Article 4.

Conciliation Service and Mediation of Labor Disputes.

§ 95-32.  Declaration of policy.

It is hereby declared as the public policy of this State that the best interests of the people of the State are served by the prevention or prompt settlement of labor disputes; that strikes and lockouts and other forms of industrial strife, regardless of where the merits of the controversy lie, are forces productive ultimately of economic waste; that the interests and rights of the consumers and the people of the State, while not direct parties thereto, should always be considered, respected and protected; and that the conciliation and voluntary mediation of such disputes under the guidance and supervision of a governmental agency will tend to promote permanent industrial peace and the health, welfare, comfort and safety of the people of the State. To carry out such policy, the necessity for the enactment of the provisions of this Article is hereby declared as a matter of legislative determination. (1941, c. 362, s. 1.)


§ 95-33.  Scope of Article.

The provisions of this Article shall apply to all labor disputes in North Carolina. (1941, c. 362, s. 2.)


§ 95-34.  Administration of Article.

The administration of this Article shall be under the general supervision of the Commissioner of Labor of North Carolina. (1941, c. 362, s. 3.)


§ 95-35.  Conciliation service established; personnel; removal; compensation.

There is hereby established in the Department of Labor a conciliation service. The Commissioner of Labor may appoint such employees as may be required for the consummation of the work under this Article, prescribe their duties and fix their compensation, subject to existing laws applicable to the appointment and compensation of employees of the State of North Carolina. Any member of or employee in the conciliation service may be removed from office  by the Commissioner of Labor, acting in his discretion. (1941, c. 362, s. 4.)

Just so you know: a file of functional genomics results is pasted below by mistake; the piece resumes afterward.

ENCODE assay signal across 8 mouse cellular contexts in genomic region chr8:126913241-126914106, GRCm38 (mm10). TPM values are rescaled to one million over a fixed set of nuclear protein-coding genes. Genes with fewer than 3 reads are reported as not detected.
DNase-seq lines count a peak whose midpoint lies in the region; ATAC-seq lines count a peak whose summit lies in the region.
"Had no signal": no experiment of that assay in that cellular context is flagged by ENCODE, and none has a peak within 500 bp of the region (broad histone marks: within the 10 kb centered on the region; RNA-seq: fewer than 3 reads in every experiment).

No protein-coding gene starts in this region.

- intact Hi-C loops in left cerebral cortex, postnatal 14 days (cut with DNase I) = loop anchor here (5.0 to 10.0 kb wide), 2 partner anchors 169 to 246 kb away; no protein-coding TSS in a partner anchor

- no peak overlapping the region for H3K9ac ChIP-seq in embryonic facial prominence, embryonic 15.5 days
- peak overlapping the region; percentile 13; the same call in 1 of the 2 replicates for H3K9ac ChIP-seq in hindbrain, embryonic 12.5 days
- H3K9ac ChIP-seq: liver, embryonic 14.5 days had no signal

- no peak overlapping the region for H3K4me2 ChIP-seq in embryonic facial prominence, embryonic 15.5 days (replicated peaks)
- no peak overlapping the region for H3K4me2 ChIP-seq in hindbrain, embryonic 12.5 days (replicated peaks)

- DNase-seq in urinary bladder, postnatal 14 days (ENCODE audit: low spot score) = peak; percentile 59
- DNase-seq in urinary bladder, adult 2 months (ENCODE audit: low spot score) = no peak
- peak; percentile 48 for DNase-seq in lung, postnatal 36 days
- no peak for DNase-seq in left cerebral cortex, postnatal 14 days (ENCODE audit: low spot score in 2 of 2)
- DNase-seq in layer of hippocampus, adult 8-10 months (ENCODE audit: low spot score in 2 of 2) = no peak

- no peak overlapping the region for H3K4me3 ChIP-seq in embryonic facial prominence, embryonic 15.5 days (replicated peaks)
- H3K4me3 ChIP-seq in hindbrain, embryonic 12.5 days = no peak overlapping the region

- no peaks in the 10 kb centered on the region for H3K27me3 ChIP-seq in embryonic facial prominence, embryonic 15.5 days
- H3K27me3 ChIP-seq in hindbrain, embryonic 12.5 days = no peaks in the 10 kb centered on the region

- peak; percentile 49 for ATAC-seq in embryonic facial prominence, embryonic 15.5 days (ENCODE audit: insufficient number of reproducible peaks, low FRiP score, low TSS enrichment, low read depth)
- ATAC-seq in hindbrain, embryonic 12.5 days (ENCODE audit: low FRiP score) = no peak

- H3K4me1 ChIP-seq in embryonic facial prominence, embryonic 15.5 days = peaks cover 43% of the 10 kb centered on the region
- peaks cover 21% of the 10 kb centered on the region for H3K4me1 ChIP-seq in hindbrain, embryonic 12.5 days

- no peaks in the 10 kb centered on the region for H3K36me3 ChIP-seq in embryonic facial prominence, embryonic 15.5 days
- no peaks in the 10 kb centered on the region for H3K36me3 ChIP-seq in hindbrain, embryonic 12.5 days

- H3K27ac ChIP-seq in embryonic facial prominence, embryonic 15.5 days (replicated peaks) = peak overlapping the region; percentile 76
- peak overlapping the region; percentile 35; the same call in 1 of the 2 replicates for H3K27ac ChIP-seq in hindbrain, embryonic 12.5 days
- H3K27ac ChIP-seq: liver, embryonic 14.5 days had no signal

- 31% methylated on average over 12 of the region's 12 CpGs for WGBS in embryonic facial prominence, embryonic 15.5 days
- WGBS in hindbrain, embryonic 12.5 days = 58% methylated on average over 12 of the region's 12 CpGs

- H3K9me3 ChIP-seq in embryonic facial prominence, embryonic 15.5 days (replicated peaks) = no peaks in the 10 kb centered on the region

§ 95-36.  Powers and duties of Commissioner and conciliator.

Upon his own motion in an existent or imminent labor dispute, the Commissioner of Labor may, and, upon the direction of the Governor, must order a conciliator to take such steps as seem expedient to effect a voluntary, amicable and expeditious adjustment and settlement of the differences and issues between employer and employees which have precipitated or culminated in or threaten to precipitate or culminate in such labor dispute.

The conciliator shall promptly put himself in communication with the parties to such controversy, and shall use his best efforts, by mediation, to bring them to agreement.

The Commissioner of Labor, any conciliator or conciliators and all other employees of the Commissioner of Labor engaged in the enforcement and duties prescribed by this Article, shall not be compelled to disclose to any administrative or judicial tribunal any information relating to, or acquired in the course of their official activities under the provisions of this Article, nor shall any reports, minutes, written communications, or other documents or copies of documents of the Commissioner of Labor and the above employees pertaining to such information be subject to subpoena: Provided, that the Commissioner of Labor, any conciliator or conciliators and all other employees of the Commissioner of Labor engaged in the enforcement of this Article, may be required to testify fully in any examination, trial, or other proceeding in which the commission of a crime is the subject of inquiry. (1941, c. 362, s. 5; 1949, c. 673.)